A few weeks ago my wife's neurologist put her forward for consideration for lung transplant surgery. After consideration, my wife has declined as she feels it represents a great deal of change to her life, in which she is quite content. I go along with her wishes but wondered if this was a decision made by others, and whether they had any regrets?
Refusing Lung Transplant: A few weeks... - Lung Conditions C...
Sorry that should read neumologist, not neurologist. Autocorrect
I'm sure your wife is happy with the decision she has made I hope she doesn't feel later that she should have taken the chance . Only time will tell but I think she is a very brave lady, and she has you and all of us here to support her. You and your wife have a lovely day and take care 😊 Bernadette and Jack 🐕 xxxxxx 🌻🌻
Everyone is different and your wife is correct there will be major changes after transplant, quite a bit of work , discipline too and sometimes some bumps in the road. I have a friend who declined stating he'd rather spend the time with his family than in hospital and that he was unsure it was the best thing for him to do . He is still living six years after the fact. I was also unsure but I went through with it. I think it was the best choice I made, but of course I had no way of knowing how it would turn out. I have been very fortunate. I informed my family I didn't want them to force their opinions on me, as I wanted to make this decision for myself. And that was very helpful. Your wife must REALLY want to do this and it must be her decision, though I understand your concern. Life after transplant can be marvellous for some and more tedious for others. It is a bit of a gamble. The important thing is she makes the decision she is most at peace with.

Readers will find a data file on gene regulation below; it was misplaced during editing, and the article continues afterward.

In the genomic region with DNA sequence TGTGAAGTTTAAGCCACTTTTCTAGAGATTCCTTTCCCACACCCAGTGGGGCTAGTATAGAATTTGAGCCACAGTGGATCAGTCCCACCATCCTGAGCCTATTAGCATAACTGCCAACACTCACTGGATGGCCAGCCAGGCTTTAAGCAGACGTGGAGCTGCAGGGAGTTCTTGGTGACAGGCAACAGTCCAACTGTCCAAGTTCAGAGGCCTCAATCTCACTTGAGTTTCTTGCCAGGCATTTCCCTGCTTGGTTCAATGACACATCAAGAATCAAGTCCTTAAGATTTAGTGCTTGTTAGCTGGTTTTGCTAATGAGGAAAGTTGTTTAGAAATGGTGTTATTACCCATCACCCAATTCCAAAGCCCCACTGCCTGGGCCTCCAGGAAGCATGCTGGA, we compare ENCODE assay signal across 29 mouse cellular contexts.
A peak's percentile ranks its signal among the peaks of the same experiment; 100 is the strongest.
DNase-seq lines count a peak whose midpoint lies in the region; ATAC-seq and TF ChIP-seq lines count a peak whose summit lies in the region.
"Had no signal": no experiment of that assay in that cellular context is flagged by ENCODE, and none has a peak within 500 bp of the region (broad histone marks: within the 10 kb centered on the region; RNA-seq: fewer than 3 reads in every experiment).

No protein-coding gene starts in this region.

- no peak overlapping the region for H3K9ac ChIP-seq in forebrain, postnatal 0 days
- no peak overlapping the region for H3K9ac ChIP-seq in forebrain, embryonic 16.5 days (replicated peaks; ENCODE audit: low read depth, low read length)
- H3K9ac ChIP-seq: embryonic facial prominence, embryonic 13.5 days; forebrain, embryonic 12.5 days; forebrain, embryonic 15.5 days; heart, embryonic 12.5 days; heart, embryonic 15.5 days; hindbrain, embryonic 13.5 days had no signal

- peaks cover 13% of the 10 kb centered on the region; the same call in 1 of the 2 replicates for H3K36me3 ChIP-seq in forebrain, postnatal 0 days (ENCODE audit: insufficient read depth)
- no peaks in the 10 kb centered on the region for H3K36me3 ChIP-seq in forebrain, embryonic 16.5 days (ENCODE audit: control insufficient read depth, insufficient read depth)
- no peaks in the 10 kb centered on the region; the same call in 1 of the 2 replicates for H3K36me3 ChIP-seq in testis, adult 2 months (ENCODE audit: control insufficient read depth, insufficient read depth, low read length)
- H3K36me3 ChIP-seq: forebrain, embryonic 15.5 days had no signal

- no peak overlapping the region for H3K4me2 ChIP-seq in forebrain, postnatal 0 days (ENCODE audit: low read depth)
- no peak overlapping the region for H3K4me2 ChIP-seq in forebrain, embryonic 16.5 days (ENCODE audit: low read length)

Best wishes to you both.
Cas xx 🍀
Hi. Thank you for honest reply. If there is one thing I know, it is that my wife does not change her mind, so would never be looking to influence her decision. I completely understand her choice and feel that those lifestyle changes would be difficult for her. She told her friend, who was so excited that she was going to be “better”. My wife is now starting to feel that people would not understand her path, which is why I posted the question as this must have been a dilemma for other people.